Expanding Scope of Practice for RTs

The role of respiratory therapists (RTs) in the hospital setting is increasingly important as they provide potentially life-saving care to trauma patients. Also responsibly for treating people with health care issues which affect the cardiopulmonary system, these healthcare professionals are prepared to treat a variety of conditions including asthma, emphysema, pneumonia, cardiovascular disorders and trauma.

“Traditionally, Respiratory Therapist role in acute care hospital settings was providing medication, oxygen therapy and ventilator support,” explained Khaja Khan, RCP, president of Aerovu Technologies, Inc. in San Rafael, Calif. “That has changed in recent years, they now also provide services to patients in need of sleep medicine utilizing CPAP and Bipap machines that are non-invasive devices that are critical in their care.”

Line of Work

Respiratory therapists may be found in acute-care hospital settings, including the emergency room, the intensive care unit, the newborn or pediatric intensive care unit, or the pulmonary diagnostics laboratory. They work with patients of all ages, from premature infants with underdeveloped lungs, to senior citizens with advanced chronic obstructive pulmonary disease (COPD).

Always practiced under medical direction, RTs additionally focus their efforts on the development and implementation of treatment plans and protocols, health promotion activities and programs, disease prevention, disease management, clinical decision-making and patient education.

SEE ALSO: The Expanding Role of RCPs

A common life-saving intervention in the emergency department, respiratory therapists are also expanding their scope of practice through vent management techniques. Traditionally, RTs receive a patient in the ICU and place them on this intubation. They then practice institutionally specific settings and therapies, can use albuterol and mucomyst treatments and provide aggressive recruitment or maintenance breaths.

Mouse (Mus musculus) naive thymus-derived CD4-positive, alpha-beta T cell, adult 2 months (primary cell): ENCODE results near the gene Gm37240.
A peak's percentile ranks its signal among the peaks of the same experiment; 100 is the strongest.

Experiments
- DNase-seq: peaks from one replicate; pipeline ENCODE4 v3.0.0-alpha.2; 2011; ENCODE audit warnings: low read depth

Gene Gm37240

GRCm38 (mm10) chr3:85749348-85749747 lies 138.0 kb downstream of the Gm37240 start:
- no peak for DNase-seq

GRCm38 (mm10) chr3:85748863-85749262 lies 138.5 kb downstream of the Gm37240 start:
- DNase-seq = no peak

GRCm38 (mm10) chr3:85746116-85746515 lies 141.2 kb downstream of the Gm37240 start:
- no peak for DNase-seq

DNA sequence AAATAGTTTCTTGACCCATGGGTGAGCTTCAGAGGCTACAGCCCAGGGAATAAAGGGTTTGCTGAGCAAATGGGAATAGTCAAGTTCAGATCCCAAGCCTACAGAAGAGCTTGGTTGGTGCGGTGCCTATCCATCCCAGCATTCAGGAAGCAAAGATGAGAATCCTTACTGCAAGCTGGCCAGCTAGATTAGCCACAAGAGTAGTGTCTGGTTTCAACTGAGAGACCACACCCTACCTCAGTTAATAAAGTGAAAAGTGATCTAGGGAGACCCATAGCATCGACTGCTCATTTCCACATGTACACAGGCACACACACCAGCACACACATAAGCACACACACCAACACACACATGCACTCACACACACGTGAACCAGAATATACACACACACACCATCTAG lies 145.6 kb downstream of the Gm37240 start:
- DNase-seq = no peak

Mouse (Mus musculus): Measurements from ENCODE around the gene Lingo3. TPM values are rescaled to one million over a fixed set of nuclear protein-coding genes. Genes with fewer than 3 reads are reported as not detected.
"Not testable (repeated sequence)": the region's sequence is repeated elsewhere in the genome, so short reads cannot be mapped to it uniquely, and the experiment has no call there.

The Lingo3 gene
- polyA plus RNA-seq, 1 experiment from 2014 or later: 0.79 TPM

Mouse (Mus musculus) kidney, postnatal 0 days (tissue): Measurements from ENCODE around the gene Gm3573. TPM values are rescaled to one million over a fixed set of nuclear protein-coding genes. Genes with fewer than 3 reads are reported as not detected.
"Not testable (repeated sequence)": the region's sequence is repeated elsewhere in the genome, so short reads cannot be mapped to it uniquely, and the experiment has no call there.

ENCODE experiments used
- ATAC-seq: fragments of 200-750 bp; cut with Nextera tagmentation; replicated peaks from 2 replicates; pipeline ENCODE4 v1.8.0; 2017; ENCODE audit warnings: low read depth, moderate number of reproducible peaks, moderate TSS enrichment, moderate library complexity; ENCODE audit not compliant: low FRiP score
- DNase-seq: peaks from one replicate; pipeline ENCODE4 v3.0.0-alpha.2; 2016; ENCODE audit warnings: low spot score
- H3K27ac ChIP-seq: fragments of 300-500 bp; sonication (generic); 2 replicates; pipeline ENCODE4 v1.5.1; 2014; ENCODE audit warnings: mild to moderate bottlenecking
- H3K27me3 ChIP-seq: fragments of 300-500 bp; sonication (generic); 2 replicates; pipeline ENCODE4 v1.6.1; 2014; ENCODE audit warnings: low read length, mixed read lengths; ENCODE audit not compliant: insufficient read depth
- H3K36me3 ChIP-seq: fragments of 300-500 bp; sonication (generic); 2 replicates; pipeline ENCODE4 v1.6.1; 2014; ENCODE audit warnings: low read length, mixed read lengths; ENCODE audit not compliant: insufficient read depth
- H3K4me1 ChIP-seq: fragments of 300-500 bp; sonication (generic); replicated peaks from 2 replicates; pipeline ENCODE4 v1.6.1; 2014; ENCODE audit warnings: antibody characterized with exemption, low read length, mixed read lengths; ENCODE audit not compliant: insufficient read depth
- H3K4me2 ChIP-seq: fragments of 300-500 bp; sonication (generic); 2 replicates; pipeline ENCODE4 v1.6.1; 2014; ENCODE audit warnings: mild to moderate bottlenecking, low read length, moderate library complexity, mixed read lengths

“Disease management is another area that RT’s have expanded into, to insure readmissions by Asthma and COPD are minimized due to the stiff penalties that providers may face from the recently passed affordable care act,” further explained Khan. “In the ICU Rt’s are playing a more active role in determining ideal parameters to insure optimum ventilator support and engaging with physician and nurse team for improved outcomes.”

Dealing with ventilator needs in patients is extremely challenging because demand tends to constantly outpace supply and due to many patients not being eligible to be a donor. Furthermore, a prolonged decision by families can decrease organ availability, especially in the case of lungs.


Within hospitals, the RTs provide care and life support to patients in the emergency room, intensive care units, general hospital areas, the pulmonary diagnostics laboratory and other specialty areas such as rehabilitation. Also, because there are over 100,000 candidates waiting for transplants to date, RTs must work to maintain, use, and manage many types of equipment and administer a variety of necessary medications

Other demanding responsibilities related to patient care include managing life support mechanical ventilation systems, administering aerosol-based medications, monitoring equipment related to cardiopulmonary therapy and analyzing blood samples to determine levels of oxygen and other gases.

Tasks such as managing artificial airways, assessing lung capacity to determine impairment, analyzing chest x-rays and sputum specimens, evaluating vital signs, performing tests and studies related to the cardiopulmonary system, conducting rehabilitation activities, counseling and consulting patients are also imperative of RTs, according to Respiratory Therapist License, a site detailing the specific licensing requirements enforced by each state’s Board of Respiratory Care (http://www.respiratorytherapistlicense.com/what-is-a-respiratory-therapist/).

Due to such high demand, partially due to an aging population, RT departments are being called upon to continuing bringing their value and profound impacts into the hospital setting. On the rise, addressing lung disease and pulmonary diagnostics are at the forefront of many of health care’s most important goals and challenges.

Lindsey Nolen is a staff writer. Contact: lnolen@advanceweb.com.

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